In this section only some of the basic steps in church planting will
be discussed briefly so that one can see the total picture. Much more
detailed planning will be required. Many books have been written on this
subject and should be consulted.
Promote the Vision
Pray that the leaders of your church will catch the vision for ABC
church planting. This is a must. Chinese church leaders need to spearhead
the vision rather then simply allowing it. They must give leadership to
church planting. They must come to see it as an effective means for
ministering to her ABCs both saved and unsaved. They must be willing to
give up some of their ABCs for church planting in order to further the
Kingdom. They must be willing to promote the Kingdom even at the
expense of their own local church. As they give up their people and
resources to this new venture, God will bless them with far more than they
have given up
Pray for Workers
Pray that the Lord of the harvest will send out workers into his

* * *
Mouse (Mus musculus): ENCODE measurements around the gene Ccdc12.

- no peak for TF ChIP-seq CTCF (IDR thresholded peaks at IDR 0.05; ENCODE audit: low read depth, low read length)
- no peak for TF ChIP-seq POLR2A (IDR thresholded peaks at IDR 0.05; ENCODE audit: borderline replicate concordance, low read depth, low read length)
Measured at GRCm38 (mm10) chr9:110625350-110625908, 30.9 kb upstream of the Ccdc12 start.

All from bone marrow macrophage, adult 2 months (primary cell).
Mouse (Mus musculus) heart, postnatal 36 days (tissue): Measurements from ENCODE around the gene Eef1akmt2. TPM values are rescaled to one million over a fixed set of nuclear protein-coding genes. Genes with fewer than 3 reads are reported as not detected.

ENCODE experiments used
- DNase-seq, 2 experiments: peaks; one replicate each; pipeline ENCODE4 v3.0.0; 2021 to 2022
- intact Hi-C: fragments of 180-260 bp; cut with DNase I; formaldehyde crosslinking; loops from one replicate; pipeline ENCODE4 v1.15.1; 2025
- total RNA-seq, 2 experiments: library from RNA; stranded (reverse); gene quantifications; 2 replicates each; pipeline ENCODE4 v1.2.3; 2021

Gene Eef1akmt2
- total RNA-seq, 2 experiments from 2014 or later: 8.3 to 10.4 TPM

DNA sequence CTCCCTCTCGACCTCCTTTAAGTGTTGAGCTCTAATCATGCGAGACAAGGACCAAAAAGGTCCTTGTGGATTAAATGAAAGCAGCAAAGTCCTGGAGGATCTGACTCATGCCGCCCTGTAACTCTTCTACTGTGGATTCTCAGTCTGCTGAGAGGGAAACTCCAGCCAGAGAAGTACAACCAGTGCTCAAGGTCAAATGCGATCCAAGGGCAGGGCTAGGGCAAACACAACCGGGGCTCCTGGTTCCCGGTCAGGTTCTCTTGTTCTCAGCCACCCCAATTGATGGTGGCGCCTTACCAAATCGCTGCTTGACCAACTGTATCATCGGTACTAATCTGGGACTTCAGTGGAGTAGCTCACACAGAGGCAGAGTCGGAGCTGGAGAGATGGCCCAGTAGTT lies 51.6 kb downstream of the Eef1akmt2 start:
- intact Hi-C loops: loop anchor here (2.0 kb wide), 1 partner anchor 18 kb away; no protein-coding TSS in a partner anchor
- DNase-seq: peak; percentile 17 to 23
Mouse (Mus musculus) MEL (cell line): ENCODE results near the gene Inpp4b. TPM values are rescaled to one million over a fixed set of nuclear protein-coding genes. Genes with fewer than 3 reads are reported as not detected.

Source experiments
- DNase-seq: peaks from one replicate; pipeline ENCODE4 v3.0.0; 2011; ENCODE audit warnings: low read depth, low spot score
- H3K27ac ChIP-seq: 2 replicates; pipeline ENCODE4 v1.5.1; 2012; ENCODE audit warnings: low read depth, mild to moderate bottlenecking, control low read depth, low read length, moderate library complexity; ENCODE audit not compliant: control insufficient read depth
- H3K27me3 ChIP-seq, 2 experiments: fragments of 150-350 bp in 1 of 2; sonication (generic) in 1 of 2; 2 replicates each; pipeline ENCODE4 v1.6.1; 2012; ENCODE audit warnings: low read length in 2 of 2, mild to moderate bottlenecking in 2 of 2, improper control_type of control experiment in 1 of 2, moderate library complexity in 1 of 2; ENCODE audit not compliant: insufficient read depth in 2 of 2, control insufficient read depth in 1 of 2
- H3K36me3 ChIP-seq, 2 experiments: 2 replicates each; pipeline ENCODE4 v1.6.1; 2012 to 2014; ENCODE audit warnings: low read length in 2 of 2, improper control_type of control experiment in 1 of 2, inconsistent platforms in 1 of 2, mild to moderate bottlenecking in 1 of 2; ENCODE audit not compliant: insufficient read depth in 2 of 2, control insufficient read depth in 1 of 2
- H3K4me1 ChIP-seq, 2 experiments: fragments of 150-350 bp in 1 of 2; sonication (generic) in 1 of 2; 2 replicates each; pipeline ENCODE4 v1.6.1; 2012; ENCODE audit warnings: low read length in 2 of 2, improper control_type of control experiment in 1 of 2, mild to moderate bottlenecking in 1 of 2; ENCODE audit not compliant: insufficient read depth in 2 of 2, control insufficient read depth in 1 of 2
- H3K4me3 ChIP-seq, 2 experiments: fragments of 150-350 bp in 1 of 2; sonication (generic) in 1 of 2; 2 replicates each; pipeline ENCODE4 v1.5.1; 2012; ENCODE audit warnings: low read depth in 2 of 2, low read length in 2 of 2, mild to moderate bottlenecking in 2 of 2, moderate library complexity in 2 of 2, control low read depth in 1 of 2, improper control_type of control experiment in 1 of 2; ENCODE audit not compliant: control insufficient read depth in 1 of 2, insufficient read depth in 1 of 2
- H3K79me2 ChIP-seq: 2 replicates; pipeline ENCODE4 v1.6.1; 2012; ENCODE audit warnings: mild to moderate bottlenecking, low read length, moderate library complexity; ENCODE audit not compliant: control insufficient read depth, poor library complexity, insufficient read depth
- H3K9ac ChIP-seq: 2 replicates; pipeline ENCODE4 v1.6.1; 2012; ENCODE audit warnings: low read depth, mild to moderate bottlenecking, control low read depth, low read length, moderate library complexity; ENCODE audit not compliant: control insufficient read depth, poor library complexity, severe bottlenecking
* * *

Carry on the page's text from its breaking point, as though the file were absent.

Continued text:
harvest. A pastor, lay leaders, and other workers will he needed for the
church plant. Ideally these should be ABCs although it is possible to use
some non-ABCs to assist in an ABC church plant. Workers must have the
vision for an ABC church plant. Pray that the Lord will provide such
Need for a Call
At the beginning of the church plant, it is important for many of the
lay workers to have a call from God to be involved in the church plant.
They should have a firm conviction that the Lord wants them in the work.
This calling will give them assurance and perseverance to carry them
through the difficult times that any new church plant will face. Everyone
gets excited about getting on board a new church plant. They are
enthusiastic and have high hopes. They have grand visions of how the
church will quickly multiply.
However, earnest prayer and persevering work are required in this
pioneering endeavor to release the power of the Spirit to convict the